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Kinect Star WarsTuesday, 15 May 2012
Has there ever been a franchise more iconic than Star Wars? Indeed the magnificent sci-fi story transcends mediums from film, games and even to music – Star Wars is in the blood of modern culture and I believe always will be. With this in mind, nothing pains me more than taking the characters, the environments and the ideals that I love, mashing them into an incoherent mess, sticking a Microsoft Kinect Sensor in the middle and calling it a video game. Make no mistake, the sense of adventure you were probably looking for can’t be found here, instead Kinect Star Wars offers a linear third person on-rails adventure coupled with a bunch of basic mini-games and wait for it, a dance rhythm game.
Your first stop should naturally be the campaign mode Jedi Destiny: Dark Side Rising – set between Episode One and Episode Two, this adventure puts you in the shoes of a young padawan hoping to move up the ranks of Jedi-hood. From the offset things look pretty good for Kinect Star Wars as you pick up a lightsaber and that reminiscent sound fills your living room as you activate your weapon. The Kinect handles your movements quite well as all your swings are recognized and implemented on screen. Things take a pretty strong turn for the worse when you actually put your Jedi skills to the test in real combat however.
Things immediately feel off as you tackle your first set of droid soldiers on Chewbacca’s beautiful home planet. The Kinect has a very difficult time keeping up with fast-paced movements forcing you to slow your swipes down so it can register and catch up. Not only is this frustrating and inconvenient, it’s also irrelevant because any swiping movements will take out groups of enemies as absolutely no skill is required – this is nothing more than a frenzy of flailing hands. While later levels do introduce some more advanced enemies that can block and maneuver more efficiently, a challenge rarely ever arises and nothing more than flailing is ever required. Even the pseudo-boss battles against the Sith are dull and uninspiring. In an attempt to change the tempo of the combat even more, Kinect Star Wars forces you to parry an assortment of slashes from your foe in times sequences and then when their guard is broken unleash a barrage of arm flails to finish them off.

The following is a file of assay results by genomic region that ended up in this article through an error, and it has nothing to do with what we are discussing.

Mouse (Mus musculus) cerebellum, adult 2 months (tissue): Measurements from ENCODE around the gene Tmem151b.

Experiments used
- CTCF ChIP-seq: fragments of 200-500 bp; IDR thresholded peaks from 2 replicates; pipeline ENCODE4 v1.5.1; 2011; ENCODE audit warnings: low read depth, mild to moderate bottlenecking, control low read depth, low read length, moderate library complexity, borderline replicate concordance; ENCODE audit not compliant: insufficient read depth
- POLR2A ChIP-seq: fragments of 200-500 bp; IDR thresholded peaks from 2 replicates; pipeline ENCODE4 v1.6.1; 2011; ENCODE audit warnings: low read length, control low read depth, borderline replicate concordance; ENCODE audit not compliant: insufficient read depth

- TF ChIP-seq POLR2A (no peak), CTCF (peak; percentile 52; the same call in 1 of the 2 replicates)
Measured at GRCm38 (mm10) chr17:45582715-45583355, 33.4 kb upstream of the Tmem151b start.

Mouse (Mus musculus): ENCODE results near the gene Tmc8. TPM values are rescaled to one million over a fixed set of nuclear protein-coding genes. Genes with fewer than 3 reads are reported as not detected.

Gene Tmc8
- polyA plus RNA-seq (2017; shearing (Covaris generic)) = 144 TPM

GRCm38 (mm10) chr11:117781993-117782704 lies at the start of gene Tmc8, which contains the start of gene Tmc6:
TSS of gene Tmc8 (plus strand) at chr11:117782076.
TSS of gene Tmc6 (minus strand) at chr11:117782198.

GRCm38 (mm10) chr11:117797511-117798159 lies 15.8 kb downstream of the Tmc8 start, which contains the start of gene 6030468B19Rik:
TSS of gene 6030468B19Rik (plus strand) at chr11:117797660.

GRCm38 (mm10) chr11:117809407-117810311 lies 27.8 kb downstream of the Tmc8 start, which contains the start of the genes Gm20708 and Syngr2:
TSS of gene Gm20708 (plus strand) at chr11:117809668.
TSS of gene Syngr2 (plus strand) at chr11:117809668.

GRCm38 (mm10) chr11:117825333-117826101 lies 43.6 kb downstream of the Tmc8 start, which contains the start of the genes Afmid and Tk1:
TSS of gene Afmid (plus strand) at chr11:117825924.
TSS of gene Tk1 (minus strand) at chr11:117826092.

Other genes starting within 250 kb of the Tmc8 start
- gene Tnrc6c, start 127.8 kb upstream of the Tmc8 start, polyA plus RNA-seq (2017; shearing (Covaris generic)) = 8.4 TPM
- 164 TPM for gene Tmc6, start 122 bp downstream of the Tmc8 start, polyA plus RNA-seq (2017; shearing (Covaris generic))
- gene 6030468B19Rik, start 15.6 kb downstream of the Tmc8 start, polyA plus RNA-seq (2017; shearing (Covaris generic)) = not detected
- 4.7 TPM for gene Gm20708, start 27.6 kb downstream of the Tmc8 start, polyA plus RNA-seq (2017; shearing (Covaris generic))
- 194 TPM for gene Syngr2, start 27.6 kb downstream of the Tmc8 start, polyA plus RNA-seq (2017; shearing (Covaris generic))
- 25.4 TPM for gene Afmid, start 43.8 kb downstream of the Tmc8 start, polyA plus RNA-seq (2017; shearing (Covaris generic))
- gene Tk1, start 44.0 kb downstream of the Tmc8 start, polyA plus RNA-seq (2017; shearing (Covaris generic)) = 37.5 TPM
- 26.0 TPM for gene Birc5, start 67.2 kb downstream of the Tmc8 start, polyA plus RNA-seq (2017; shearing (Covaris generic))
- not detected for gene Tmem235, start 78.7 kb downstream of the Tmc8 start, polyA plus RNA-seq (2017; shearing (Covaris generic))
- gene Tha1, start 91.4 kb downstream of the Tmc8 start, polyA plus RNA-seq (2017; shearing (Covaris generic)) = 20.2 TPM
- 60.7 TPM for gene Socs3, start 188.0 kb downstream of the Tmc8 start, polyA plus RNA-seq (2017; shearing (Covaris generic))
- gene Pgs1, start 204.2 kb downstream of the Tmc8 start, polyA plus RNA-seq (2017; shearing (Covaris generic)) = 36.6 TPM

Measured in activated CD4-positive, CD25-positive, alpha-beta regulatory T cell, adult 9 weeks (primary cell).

Environments throughout Kinect Star Wars are for the most part visually appealing – it’s a shame however that the on-rails mechanic constricts your movements significantly. When you are unleashed into a small area to do battle, you once again are limited to small movements and dashes to get near your enemies and finish them off. A nice touch however is the ability to use the Force to move objects around the battlefield. A similar mechanic was implemented in Star Wars: The Force Unleashed but this time you have the ability to command the Jedi powers with your non-sword wielding arm. The item detection is certainly hit and miss and it’s very difficult to aim precisely where you want something to land, but you can’t help feel pretty awesome after you’ve successfully hurled a massive object across the map – pretty impressive for a padawan!
These gameplay elements are all supplemented from time to time with vehicle sections, be it the Millennium Falcon, Pod Racer or a Speeder – these segments are relatively entertaining as you use specific hand gestures to avoid destruction and finish off your enemies. Ultimately however all these gameplay elements combine into one rather mundane, forgettable and monotonous package. The story that intertwines these elements is lacklustre and attempts to play off various key moments of the films but with no avail. It’s just a real shame to see such a poor attempt at bringing Star Wars to life on the Kinect, which is potentially a very nifty piece of kit.
Once you get out of the campaign mode there are a host of mini-games you can try, at your own peril. Perhaps the most enjoyable of these is the Rancor Rampage – giving players the opportunity to cause serious Godzilla-like destruction. This mode is very similar to games like Rampage: Total Destruction where there is no depth, just pure carnage – accumulate points by causing as much havoc as possible and surprisingly it’s actually quite entertaining.